An interesting “TUPE question” came before the EAT in July. The case is Nottinghamshire Healthcare NHS Trust v (1) Hamshaw & Ors (2) Perthyn (3) Choice Support, EAT on 19 July 2011.
Hillside House was a care home in Bassetlaw run by Nottinghamshire Healthcare NHS Trust. The seven residents were supported by healthcare assistants, who in turn were managed and supervised by qualified nursing staff. Residents were monitored and managed on a 24 hour basis with active night staff. All the staff, 18 in total, were employed by the Trust.
At the end of March 2010, following a change of policy at the Trust, Hillside House was closed. The residents were re-housed into homes of their own, under tenancy agreements with a local housing association. Care was no longer provided by the Trust, but instead by two agencies called Perthyn and Choice Support.
The Trust advised all the staff that the TUPE regulations applied, so that their employment would automatically continue on the same terms as previously but now with Perthyn (in the case of two or three individuals) and Choice Support in the case of the others. The Trust ceased to pay the employees with effect from 1 April 2010.
It seems (the EAT judgment does not actually say) that Perthyn and Choice Support were not prepared to take on the employees on the same terms as those on which they had been employed by the Trust. Accordingly the employees brought various claims, including claims for unfair dismissal, outstanding holiday and redundancy pay. Playing safe, they filed their claims against all three of Nottinghamshire Healthcare NHS Trust, Perthyn and Choice Support.
Not surprisingly, the question then arose at a preliminary hearing as to which should properly be respondent(s) to the claims. The answer depended on whether, as a matter of law, the TUPE regulations applied: if they did, then the employment of the staff had automatically transferred to Perthyn and Choice Support; if, on the other hand, they did not, then there would have been no such automatic transfer of employment, so the claims should properly be made against the Trust.
An employment judge ruled that the Trust’s belief was wrong. The TUPE regulations did NOT apply and so the Trust was the employer against which the claims should be made.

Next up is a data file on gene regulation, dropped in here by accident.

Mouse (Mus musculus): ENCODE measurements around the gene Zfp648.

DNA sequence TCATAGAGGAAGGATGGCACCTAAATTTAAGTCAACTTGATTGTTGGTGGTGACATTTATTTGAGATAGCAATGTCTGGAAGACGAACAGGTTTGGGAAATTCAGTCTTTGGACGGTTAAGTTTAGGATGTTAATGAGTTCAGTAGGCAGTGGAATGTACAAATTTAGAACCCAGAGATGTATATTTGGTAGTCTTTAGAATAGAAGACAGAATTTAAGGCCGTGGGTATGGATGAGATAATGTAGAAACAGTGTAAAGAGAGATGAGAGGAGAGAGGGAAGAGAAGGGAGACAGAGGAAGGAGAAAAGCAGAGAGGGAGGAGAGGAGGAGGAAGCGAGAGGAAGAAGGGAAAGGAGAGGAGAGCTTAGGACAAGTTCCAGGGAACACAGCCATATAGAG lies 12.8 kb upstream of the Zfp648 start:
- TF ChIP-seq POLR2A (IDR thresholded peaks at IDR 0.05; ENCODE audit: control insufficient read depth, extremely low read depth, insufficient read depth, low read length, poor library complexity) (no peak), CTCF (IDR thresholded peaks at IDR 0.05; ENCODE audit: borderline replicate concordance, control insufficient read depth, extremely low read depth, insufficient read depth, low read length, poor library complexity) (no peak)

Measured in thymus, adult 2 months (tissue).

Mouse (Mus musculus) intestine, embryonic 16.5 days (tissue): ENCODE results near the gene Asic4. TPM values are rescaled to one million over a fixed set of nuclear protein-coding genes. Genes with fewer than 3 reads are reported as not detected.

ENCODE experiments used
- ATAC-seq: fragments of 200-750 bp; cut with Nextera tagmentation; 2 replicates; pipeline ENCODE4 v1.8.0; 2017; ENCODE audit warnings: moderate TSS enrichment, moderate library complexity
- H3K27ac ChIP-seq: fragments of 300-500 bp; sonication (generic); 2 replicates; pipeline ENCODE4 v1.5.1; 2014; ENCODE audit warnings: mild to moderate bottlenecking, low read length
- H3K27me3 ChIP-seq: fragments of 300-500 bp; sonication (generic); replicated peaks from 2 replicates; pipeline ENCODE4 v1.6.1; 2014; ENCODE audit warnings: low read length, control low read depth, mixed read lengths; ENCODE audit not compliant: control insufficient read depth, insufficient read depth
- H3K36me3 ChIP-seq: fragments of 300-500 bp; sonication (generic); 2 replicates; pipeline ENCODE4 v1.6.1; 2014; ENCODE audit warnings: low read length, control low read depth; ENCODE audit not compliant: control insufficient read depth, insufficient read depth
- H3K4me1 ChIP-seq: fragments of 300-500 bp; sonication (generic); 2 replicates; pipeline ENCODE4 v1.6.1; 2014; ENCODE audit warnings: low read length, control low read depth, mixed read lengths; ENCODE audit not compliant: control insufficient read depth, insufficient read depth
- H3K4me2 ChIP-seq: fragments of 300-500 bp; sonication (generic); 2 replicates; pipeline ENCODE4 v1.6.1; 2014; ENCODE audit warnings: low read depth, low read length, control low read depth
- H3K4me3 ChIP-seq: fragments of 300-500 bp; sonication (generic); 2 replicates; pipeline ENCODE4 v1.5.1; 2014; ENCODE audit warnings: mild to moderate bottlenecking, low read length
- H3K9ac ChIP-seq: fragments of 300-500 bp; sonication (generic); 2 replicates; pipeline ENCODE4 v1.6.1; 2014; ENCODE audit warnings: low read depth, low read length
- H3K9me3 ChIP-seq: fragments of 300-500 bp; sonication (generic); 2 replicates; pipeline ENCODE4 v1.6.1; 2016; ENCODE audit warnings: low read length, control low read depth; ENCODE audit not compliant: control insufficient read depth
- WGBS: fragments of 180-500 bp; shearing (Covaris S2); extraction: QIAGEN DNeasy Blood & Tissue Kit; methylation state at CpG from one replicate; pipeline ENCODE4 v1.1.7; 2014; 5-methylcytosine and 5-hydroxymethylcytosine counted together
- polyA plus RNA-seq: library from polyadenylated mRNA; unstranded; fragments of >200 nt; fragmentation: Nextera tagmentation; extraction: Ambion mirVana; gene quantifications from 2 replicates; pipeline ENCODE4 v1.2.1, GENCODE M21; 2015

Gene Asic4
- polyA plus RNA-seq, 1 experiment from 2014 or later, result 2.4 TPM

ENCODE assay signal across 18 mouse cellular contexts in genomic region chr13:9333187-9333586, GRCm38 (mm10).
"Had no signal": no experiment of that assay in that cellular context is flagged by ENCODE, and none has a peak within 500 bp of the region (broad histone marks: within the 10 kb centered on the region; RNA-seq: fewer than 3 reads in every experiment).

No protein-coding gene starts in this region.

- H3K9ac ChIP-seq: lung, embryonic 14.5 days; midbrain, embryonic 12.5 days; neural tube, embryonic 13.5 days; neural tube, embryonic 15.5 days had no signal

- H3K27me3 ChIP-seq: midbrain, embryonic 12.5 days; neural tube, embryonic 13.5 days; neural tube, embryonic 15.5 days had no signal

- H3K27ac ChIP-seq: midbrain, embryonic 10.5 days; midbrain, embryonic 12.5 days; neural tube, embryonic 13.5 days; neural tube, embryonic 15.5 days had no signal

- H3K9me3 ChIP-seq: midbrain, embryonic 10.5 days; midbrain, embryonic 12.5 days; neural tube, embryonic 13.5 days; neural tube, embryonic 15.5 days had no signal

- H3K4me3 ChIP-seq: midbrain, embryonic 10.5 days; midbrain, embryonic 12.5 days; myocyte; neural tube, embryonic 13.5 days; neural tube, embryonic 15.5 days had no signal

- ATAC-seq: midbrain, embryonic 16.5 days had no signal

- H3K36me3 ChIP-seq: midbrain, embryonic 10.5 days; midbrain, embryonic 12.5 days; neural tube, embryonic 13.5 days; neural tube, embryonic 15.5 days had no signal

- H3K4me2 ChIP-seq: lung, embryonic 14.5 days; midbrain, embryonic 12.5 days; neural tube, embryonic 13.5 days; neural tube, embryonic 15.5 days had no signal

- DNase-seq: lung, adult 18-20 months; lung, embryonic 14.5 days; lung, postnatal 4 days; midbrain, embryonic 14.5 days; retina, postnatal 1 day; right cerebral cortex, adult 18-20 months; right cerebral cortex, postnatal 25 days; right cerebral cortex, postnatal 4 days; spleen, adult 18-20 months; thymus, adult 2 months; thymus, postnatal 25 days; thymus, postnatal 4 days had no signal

Overall, the important points the judge took into account resolved themselves into one simple fact – the services provided for the former residents of Hillside House, and the activities carried out by the staff, changed fundamentally once Hillside House was closed. There was no discernible economic entity which retained its identity throughout, and TUPE simply did not apply. Apart from the obvious difference between a care home and an individual flat, there was a difference in staff duties. At Hillside House, staff had worked “active” night shifts – awake and on duty. In contrast once the former residents had transferred to their own accommodation, the nominated member of staff would – in many cases – simply sleep in that same accommodation, effectively being no more than on call.
Nottinghamshire Healthcare NHS Trust lost its appeal to the EAT. Technically (for “TUPE aficionados”) the appeal was on two separate bases, but in any event the Trust lost on both. The clinching argument, in the end, was simply that the main issues were issues of fact – and as such they could not be reconsidered by the EAT unless they were “perverse” or were so defective that justice required the whole matter to be reconsidered. This of course did not prevent the EAT going into the matter in some detail, which it did before concluding that the original judge “was entitled to find that the service after transfer was “fundamentally different’ from that which had operated at Hillside House and that there was therefore no relevant transfer” for purposes of the TUPE regulations.
There are two important lessons to be learnt from this case. The first is specific – the TUPE regulations do not apply where there is a change of employer but the economic entity for which staff work(ed) does not retain its identity and the services they provide have changed in a fundamental way. The second is far more fundamental: as a general rule it is a waste of time and money to appeal to the EAT if the point at issue is very fact dependent, even if it involves a point of law (without which it would not be within the remit of the EAT to consider in the first place).